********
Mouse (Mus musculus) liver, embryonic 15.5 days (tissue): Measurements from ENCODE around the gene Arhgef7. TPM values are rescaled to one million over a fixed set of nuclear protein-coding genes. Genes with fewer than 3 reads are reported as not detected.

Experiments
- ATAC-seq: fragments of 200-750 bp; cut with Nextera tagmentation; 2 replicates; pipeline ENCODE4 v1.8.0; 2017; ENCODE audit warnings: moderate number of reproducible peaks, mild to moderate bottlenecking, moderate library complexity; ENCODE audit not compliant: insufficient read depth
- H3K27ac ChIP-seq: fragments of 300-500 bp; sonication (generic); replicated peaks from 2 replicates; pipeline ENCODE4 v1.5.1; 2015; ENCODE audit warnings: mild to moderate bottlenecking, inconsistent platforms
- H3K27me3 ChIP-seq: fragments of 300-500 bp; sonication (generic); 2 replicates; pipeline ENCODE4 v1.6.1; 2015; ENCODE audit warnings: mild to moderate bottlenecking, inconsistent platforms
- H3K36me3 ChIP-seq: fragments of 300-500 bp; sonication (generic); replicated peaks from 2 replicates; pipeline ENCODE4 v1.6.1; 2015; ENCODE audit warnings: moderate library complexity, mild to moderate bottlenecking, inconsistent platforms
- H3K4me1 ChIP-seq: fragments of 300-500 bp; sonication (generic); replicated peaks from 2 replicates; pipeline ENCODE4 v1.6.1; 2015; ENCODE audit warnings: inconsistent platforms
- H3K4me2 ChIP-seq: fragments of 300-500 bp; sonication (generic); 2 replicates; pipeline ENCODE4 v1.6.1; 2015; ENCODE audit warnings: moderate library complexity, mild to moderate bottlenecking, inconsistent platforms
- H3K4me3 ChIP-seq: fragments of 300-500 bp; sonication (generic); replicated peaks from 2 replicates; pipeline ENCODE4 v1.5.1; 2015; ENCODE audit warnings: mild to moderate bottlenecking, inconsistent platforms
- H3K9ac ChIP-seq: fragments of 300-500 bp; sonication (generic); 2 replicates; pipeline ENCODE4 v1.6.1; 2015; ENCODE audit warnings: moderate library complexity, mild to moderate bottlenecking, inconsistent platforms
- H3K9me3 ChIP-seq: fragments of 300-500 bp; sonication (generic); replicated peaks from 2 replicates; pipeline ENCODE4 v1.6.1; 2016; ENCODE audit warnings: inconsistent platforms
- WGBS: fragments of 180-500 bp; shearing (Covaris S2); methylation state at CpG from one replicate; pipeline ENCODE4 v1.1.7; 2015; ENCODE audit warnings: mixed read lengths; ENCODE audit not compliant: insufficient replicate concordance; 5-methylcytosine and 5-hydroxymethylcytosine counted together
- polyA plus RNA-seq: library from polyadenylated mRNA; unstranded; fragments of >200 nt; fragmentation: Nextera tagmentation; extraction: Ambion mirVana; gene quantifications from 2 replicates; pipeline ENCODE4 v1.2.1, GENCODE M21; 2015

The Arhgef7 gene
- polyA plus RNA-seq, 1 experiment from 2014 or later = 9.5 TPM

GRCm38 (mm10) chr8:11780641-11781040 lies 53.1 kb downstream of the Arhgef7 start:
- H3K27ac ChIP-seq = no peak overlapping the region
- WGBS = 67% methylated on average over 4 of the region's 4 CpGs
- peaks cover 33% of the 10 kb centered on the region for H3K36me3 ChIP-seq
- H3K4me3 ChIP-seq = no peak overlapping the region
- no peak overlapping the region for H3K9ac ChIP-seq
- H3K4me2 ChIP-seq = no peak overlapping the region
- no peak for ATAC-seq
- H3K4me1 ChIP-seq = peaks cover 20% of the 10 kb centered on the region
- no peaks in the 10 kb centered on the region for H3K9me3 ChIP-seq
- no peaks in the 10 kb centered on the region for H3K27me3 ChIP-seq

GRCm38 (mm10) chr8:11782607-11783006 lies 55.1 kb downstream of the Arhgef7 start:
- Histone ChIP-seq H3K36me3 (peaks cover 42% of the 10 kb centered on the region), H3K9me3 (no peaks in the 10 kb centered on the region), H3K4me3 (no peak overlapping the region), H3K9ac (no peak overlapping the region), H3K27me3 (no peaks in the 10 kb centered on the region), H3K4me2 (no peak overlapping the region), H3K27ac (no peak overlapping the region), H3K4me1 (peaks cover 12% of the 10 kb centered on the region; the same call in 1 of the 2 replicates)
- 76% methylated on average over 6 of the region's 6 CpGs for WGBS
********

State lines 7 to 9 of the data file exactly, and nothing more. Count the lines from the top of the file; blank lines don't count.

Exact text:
- H3K4me1 ChIP-seq: fragments of 300-500 bp; sonication (generic); replicated peaks from 2 replicates; pipeline ENCODE4 v1.6.1; 2015; ENCODE audit warnings: inconsistent platforms
- H3K4me2 ChIP-seq: fragments of 300-500 bp; sonication (generic); 2 replicates; pipeline ENCODE4 v1.6.1; 2015; ENCODE audit warnings: moderate library complexity, mild to moderate bottlenecking, inconsistent platforms
- H3K4me3 ChIP-seq: fragments of 300-500 bp; sonication (generic); replicated peaks from 2 replicates; pipeline ENCODE4 v1.5.1; 2015; ENCODE audit warnings: mild to moderate bottlenecking, inconsistent platforms